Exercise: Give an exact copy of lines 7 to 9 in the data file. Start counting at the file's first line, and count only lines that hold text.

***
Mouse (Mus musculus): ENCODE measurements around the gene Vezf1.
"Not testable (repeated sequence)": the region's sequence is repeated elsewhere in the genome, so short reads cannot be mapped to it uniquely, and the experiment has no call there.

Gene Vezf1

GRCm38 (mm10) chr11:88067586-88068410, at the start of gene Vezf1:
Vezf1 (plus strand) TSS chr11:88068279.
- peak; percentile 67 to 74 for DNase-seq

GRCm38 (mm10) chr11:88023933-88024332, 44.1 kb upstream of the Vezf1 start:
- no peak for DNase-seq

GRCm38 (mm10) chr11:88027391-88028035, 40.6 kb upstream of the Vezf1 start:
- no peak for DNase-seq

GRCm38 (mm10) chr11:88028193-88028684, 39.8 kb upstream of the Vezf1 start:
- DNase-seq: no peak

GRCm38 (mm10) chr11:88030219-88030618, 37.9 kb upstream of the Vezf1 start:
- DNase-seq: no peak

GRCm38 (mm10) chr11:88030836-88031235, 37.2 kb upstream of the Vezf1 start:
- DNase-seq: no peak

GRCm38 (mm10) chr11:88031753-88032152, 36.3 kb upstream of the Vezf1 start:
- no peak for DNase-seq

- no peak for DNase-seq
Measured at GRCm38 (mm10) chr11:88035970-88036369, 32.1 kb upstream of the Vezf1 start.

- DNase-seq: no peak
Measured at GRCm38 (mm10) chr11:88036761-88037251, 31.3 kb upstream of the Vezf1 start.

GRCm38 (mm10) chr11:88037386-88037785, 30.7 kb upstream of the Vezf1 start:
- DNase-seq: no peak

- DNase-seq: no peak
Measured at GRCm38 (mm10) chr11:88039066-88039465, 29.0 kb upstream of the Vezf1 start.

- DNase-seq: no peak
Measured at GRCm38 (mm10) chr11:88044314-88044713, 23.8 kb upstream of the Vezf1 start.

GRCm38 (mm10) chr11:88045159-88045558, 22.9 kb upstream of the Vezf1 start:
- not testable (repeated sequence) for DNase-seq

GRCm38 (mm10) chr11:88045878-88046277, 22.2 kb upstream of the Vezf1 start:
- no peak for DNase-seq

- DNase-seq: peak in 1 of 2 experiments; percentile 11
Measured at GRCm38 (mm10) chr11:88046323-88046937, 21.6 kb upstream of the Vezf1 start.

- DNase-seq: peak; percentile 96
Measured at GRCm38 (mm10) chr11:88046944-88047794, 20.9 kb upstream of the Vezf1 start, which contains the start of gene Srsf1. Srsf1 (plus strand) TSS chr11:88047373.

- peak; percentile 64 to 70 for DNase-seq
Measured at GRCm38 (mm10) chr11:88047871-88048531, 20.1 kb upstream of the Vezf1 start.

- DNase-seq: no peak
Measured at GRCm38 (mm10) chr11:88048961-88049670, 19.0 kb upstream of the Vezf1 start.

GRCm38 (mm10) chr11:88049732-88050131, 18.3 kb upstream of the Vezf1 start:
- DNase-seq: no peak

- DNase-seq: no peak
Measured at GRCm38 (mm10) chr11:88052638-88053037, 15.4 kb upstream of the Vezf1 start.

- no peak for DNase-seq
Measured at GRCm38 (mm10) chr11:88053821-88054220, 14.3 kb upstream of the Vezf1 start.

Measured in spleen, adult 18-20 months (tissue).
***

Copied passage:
GRCm38 (mm10) chr11:88023933-88024332, 44.1 kb upstream of the Vezf1 start:
- no peak for DNase-seq

GRCm38 (mm10) chr11:88027391-88028035, 40.6 kb upstream of the Vezf1 start: